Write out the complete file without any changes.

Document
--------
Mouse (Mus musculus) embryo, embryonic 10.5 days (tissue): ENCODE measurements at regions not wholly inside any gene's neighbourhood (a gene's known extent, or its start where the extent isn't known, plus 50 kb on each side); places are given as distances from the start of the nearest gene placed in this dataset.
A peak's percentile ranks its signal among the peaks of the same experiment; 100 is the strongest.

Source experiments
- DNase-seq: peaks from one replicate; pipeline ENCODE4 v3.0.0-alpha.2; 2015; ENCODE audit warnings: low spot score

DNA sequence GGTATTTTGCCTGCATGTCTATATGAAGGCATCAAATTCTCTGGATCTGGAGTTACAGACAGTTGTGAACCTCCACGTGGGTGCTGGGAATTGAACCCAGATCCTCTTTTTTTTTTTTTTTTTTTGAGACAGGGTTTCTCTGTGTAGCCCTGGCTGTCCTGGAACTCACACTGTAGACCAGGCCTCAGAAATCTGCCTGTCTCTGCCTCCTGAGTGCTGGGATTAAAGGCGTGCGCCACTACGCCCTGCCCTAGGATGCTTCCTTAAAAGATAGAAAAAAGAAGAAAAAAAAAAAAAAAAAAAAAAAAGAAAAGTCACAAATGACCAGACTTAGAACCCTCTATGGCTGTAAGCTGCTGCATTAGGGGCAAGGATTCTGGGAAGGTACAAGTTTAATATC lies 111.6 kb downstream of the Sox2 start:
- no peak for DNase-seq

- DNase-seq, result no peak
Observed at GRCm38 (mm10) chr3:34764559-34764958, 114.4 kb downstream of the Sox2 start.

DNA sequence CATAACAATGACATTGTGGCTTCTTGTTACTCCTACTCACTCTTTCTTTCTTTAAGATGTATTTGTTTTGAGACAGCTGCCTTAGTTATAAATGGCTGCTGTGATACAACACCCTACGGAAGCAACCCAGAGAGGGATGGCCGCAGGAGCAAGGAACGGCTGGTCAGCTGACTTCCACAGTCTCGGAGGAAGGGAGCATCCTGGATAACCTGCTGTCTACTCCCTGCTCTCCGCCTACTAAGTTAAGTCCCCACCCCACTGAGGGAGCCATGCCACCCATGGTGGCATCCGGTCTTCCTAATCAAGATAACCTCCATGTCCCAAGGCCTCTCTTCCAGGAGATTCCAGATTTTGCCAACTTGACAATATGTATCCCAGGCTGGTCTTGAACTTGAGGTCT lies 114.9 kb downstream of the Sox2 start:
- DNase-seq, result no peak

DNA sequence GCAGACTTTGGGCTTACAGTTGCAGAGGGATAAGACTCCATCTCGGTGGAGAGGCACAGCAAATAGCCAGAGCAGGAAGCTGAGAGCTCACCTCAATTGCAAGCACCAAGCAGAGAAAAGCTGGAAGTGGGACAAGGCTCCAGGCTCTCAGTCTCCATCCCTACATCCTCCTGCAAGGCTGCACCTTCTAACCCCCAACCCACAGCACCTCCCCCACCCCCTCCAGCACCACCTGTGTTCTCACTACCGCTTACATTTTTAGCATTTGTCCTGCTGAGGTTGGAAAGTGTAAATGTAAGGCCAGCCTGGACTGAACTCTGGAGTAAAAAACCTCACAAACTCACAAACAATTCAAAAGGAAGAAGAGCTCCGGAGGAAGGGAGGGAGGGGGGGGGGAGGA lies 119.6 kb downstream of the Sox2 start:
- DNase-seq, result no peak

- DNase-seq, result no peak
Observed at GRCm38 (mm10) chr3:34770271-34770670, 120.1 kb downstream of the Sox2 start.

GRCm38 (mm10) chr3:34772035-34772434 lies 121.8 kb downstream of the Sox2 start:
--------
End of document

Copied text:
Mouse (Mus musculus) embryo, embryonic 10.5 days (tissue): ENCODE measurements at regions not wholly inside any gene's neighbourhood (a gene's known extent, or its start where the extent isn't known, plus 50 kb on each side); places are given as distances from the start of the nearest gene placed in this dataset.
A peak's percentile ranks its signal among the peaks of the same experiment; 100 is the strongest.

Source experiments
- DNase-seq: peaks from one replicate; pipeline ENCODE4 v3.0.0-alpha.2; 2015; ENCODE audit warnings: low spot score

DNA sequence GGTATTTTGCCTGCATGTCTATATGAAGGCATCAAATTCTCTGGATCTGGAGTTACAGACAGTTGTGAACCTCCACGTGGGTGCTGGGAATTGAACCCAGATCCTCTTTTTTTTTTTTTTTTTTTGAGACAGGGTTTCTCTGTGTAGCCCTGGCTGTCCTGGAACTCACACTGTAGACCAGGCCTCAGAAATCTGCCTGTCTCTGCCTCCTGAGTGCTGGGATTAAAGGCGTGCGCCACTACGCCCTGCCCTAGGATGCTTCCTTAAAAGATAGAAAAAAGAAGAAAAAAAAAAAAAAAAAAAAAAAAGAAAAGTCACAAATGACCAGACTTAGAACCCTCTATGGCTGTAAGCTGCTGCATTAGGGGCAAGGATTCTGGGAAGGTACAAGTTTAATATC lies 111.6 kb downstream of the Sox2 start:
- no peak for DNase-seq

- DNase-seq, result no peak
Observed at GRCm38 (mm10) chr3:34764559-34764958, 114.4 kb downstream of the Sox2 start.

DNA sequence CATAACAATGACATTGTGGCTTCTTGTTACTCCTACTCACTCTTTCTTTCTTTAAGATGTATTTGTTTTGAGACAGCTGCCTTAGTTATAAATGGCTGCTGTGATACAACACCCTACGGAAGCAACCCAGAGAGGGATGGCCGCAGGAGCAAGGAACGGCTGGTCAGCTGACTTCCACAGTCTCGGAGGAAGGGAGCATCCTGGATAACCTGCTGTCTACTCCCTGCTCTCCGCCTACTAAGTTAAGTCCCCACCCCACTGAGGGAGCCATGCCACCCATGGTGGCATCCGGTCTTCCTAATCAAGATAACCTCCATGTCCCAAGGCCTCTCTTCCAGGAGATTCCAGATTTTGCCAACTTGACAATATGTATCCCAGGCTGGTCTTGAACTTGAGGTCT lies 114.9 kb downstream of the Sox2 start:
- DNase-seq, result no peak

DNA sequence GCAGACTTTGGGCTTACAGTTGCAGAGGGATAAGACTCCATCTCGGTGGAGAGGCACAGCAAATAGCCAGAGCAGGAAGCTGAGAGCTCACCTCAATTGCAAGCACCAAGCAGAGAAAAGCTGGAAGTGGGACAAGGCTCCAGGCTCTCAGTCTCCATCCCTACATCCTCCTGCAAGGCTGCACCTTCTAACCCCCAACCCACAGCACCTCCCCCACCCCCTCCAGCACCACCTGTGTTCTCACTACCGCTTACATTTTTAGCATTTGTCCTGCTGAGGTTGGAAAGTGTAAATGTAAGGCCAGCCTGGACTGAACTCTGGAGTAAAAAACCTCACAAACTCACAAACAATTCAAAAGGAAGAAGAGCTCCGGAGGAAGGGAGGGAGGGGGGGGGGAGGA lies 119.6 kb downstream of the Sox2 start:
- DNase-seq, result no peak

- DNase-seq, result no peak
Observed at GRCm38 (mm10) chr3:34770271-34770670, 120.1 kb downstream of the Sox2 start.

GRCm38 (mm10) chr3:34772035-34772434 lies 121.8 kb downstream of the Sox2 start: